Just outside the city – any city, every city – is a grand, spacious but affordable apartment building called The Beresford.
There’s a routine at The Beresford.
For Mrs May, every day’s the same: a cup of cold, black coffee in the morning, pruning roses, checking on her tenants, wine, prayer and an afternoon nap. She never leaves the building. Abe Schwartz also lives at The Beresford. His housemate Smythe no longer does. Because Abe just killed him. In exactly sixty seconds, Blair Conroy will ring the doorbell to her new home and Abe will answer the door. They will become friends. Perhaps lovers.
And, when the time comes for one of them to die, as is always the case at The Beresford, there will be sixty seconds to move the body before the next unknowing soul arrives at the door. Because nothing changes at The Beresford, until the doorbell rings..
Firstly let me just say one thing – don’t get too attached to the characters, they may not be around long enough. Apart from Mrs May that is. She is about a hundred years old. She never leaves the building. Her day is always the same. She drinks cold coffee in the morning, wine in the day, takes an afternoon nap, prunes the roses and lies in the bath until “her wrinkles have wrinkles”.
I loved this book. The dark humour is hilarious, but I admit that I did wince at the matter of fact way in which the killings and disposal of the bodies are portrayed. Let’s just say I winced a lot. For instance, Abe has to dispose of artist Sythe’s body.
“Abe did not want to dig. Like all good millennials, he wanted the greatest possible outcome for the least amount of effort”.
Having Googled how serial killers dispose of a dead body, Abe decides he needs to get rid of the fingerprints first, so he chops off the fingers (and toes for good measure) using Mrs May’s rose-pruning secateurs, and dissolves them in the basin (the digits not the secateurs) using drain cleaner. Mrs May wonders where all the drain cleaner went. The body or the rest of it anyway, is still in the bath. Problem – where does Abe spit after cleaning his teeth?
We never find out much about Abe’s childhood, only his university days, but we find out a lot about Blair’s religious upbringing. She comes to The Beresford to escape her parents. It’s not that she doesn’t love them – she does – but they drive her mad. It’s all about loving God and Jesus. She’s had enough. She wants her freedom. She wants to lie in on Sunday mornings instead of going to Church. I was fond of Blair and I followed her parents’ story with interest.
Gail has escaped an abusive husband. She married a wonderful man but when he came back from the war, he took to drinking, raping her and beating her up. She knows that next time he will kill her, so she runs away and moves in to The Beresford. But someone has to die first. Then the killer has sixty seconds to get rid of the body before the doorbell rings. And so it goes on.
One thing I love about this story is that it could be set anywhere. Sometimes you think you are in New York, sometimes in London. The war could be any war – Vietnam, Iraq, Afghanistan. The men come back unable to deal with the dreadful things they’ve seen and they don’t get help. They turn to alcohol and sometimes they beat their wives.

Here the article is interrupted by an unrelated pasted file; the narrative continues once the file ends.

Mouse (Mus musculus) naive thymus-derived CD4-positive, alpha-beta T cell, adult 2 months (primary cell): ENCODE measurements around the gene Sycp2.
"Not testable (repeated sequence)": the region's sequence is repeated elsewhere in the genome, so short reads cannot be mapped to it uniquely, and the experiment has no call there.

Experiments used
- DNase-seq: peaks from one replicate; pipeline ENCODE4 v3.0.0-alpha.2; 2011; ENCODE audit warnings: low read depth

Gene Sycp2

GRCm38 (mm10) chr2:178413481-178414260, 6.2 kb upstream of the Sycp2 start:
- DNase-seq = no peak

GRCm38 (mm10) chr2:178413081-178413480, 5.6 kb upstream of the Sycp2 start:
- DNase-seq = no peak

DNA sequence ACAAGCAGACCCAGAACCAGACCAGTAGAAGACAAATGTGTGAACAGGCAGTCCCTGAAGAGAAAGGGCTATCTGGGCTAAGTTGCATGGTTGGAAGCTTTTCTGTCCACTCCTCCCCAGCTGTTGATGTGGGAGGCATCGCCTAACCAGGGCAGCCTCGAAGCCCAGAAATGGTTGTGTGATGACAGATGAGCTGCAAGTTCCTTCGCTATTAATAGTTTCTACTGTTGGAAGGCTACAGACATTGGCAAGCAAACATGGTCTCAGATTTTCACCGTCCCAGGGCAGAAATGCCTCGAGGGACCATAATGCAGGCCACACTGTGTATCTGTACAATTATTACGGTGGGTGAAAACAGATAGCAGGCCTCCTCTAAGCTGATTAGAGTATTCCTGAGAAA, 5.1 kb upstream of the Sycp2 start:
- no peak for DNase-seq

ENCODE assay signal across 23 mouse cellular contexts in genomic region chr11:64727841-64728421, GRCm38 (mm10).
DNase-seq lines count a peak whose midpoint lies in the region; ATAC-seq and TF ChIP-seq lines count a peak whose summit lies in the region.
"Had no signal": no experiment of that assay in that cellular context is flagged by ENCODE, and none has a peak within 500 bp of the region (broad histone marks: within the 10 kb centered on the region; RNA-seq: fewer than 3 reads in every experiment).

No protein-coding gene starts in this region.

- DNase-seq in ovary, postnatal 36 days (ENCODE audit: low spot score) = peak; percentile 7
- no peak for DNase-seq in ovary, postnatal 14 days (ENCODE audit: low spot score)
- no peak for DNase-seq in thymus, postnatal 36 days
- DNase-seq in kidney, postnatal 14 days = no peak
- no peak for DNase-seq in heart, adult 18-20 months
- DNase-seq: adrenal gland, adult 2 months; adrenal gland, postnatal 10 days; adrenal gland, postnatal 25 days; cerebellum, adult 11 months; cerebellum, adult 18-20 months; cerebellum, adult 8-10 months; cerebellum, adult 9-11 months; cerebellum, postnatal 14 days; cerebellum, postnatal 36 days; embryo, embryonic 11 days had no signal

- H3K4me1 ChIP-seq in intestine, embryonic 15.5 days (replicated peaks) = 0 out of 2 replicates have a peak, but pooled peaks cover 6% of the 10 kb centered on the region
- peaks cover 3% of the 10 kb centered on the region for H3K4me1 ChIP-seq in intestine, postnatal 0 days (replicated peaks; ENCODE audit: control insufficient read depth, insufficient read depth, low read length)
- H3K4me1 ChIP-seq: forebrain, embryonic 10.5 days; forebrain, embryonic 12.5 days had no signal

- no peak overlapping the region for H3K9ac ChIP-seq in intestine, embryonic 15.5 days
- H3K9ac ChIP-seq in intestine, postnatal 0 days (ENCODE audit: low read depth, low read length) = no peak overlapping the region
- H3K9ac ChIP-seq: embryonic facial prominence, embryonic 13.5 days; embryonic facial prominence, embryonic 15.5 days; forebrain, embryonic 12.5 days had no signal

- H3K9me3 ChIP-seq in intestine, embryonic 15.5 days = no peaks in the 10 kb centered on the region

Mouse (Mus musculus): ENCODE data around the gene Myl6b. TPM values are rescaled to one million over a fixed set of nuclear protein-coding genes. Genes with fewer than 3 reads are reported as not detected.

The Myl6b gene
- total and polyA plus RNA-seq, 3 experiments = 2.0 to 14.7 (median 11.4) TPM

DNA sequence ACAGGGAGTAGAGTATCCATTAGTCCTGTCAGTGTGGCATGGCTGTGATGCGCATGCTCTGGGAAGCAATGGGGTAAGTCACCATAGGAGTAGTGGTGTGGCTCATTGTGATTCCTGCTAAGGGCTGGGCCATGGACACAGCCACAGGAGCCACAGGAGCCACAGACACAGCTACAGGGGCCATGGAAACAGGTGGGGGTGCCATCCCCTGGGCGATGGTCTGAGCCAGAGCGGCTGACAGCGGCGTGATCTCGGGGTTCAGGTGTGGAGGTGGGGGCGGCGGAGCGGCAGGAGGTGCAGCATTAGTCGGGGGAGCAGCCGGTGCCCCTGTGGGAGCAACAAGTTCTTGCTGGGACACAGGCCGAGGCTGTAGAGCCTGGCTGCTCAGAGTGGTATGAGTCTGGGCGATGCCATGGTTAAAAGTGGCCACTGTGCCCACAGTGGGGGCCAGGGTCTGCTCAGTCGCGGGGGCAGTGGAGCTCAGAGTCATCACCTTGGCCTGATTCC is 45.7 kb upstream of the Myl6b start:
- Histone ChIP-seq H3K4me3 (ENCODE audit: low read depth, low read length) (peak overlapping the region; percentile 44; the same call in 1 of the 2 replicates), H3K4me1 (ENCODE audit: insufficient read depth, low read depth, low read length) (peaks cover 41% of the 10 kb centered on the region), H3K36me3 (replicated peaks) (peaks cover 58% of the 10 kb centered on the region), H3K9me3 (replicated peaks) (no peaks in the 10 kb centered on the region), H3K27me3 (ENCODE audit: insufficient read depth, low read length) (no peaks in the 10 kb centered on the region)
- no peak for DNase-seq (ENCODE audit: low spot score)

As well as being a very clever concept, The Beresford is full of musings and philosophising on what people really want and how far they will go to get it. Something in that house makes them go farther than they ever thought themselves capable of. And there’s always the age old question – where do you hide the bodies?
Many thanks to @annecater for inviting me to be part of #RandomThingsTours.
About the Author
Will Carver is the international bestselling author of the January David series. He spent his early years in Germany, but returned to the UK at age eleven, when his sporting career took off. He turned down a professional rugby contract to study theatre and television at King Alfred’s, Winchester, where he set up a successful theatre company. He currently runs his own fitness and nutrition company, and lives in Reading with his two children. Will’s latest title published by Orenda Books, Hinton Hollow Death Trip was longlisted for the Not the Booker Prize, while Nothing Important Happened Today was longlisted for the Theakston’s Old Peculiar Crime Novel of the Year and for the Goldsboro Books Glass Bell. Good Samaritans was a book of the year in Guardian, Telegraph and Daily Express, and hit number one on the eBook charts.
Orenda Books is a small independent publishing company specialising in literary fiction with a heavy emphasis on crime/thrillers, and approximately half the list in translation. They’ve been twice shortlisted for the Nick Robinson Best Newcomer Award at the IPG awards, and publisher and owner Karen Sullivan was a Bookseller Rising Star in 2016. In 2018, they were awarded a prestigious Creative Europe grant for their translated books programme. Three authors, including Agnes Ravatn, Matt Wesolowski and Amanda Jennings have been WHSmith Fresh Talent picks, and Ravatn’s The Bird Tribunal was shortlisted for the Dublin Literary Award, won an English PEN Translation Award, and adapted for BBC Radio Four ’s Book at Bedtime. Six titles have been short- or long-listed for the CWA Daggers. Launched in 2014 with a mission to bring more international literature to the UK market, Orenda Books publishes a host of debuts, many of which have gone on to sell millions worldwide, and looks for fresh, exciting new voices that push the genre in new directions. Bestselling authors include Ragnar Jonasson, Antti Tuomainen, Gunnar Staalesen, Michael J. Malone, Kjell Ola Dahl, Louise Beech, Johana Gustawsson, Lilja Sigurðardóttir and Sarah Stovell.